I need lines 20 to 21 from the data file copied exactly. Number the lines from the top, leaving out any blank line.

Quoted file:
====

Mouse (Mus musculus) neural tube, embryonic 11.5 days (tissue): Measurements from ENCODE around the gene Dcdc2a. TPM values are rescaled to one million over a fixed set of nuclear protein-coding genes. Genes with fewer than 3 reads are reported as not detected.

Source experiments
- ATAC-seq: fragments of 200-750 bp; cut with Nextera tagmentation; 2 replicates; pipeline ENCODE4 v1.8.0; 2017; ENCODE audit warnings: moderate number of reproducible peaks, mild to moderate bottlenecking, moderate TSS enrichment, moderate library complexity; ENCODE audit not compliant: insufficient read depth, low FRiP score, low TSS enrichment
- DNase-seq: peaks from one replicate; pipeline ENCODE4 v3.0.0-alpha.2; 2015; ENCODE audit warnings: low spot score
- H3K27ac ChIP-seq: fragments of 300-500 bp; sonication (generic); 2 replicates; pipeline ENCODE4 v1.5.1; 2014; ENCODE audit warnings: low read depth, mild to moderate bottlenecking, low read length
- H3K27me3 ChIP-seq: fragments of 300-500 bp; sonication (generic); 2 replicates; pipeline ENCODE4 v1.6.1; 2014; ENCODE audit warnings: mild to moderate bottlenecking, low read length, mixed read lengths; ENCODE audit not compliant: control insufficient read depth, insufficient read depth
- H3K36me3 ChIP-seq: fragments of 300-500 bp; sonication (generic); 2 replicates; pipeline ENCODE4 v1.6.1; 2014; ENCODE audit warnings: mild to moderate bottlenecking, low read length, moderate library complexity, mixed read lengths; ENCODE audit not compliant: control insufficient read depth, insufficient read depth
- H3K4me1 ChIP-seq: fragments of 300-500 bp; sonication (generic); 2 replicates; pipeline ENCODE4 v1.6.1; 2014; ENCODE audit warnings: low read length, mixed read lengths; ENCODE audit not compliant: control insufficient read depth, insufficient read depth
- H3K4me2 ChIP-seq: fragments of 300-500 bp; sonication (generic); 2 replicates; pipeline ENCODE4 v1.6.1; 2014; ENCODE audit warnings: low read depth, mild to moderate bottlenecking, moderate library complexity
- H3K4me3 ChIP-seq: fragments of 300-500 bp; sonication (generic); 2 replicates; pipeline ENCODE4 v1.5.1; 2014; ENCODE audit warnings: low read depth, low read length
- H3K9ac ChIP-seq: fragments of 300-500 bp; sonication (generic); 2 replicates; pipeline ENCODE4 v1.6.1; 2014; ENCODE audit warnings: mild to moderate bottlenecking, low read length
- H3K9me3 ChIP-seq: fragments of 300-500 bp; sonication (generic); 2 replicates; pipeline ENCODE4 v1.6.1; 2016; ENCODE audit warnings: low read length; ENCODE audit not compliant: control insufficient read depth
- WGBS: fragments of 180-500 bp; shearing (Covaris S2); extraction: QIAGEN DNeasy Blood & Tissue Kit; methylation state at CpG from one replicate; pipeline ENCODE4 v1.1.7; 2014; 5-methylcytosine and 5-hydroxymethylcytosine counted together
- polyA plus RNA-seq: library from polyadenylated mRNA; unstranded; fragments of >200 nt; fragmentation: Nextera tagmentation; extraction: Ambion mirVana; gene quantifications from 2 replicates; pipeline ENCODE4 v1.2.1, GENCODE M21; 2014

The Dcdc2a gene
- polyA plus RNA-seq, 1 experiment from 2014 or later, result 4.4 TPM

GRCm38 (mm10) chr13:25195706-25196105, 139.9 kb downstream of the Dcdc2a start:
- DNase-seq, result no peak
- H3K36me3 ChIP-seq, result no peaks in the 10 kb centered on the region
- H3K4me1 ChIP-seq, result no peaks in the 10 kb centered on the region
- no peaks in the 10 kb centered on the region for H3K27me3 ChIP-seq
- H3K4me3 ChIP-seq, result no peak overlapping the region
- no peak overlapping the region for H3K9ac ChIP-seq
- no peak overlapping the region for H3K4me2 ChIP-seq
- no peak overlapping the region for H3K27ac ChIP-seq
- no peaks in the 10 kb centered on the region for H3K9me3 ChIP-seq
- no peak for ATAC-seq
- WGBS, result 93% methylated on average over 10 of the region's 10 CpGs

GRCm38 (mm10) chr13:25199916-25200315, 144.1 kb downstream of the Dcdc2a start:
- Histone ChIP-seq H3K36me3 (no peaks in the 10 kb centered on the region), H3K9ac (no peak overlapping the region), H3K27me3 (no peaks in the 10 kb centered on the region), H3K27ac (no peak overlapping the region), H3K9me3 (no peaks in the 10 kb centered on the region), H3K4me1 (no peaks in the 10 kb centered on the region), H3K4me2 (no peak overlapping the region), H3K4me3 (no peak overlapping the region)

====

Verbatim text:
- H3K4me1 ChIP-seq, result no peaks in the 10 kb centered on the region
- no peaks in the 10 kb centered on the region for H3K27me3 ChIP-seq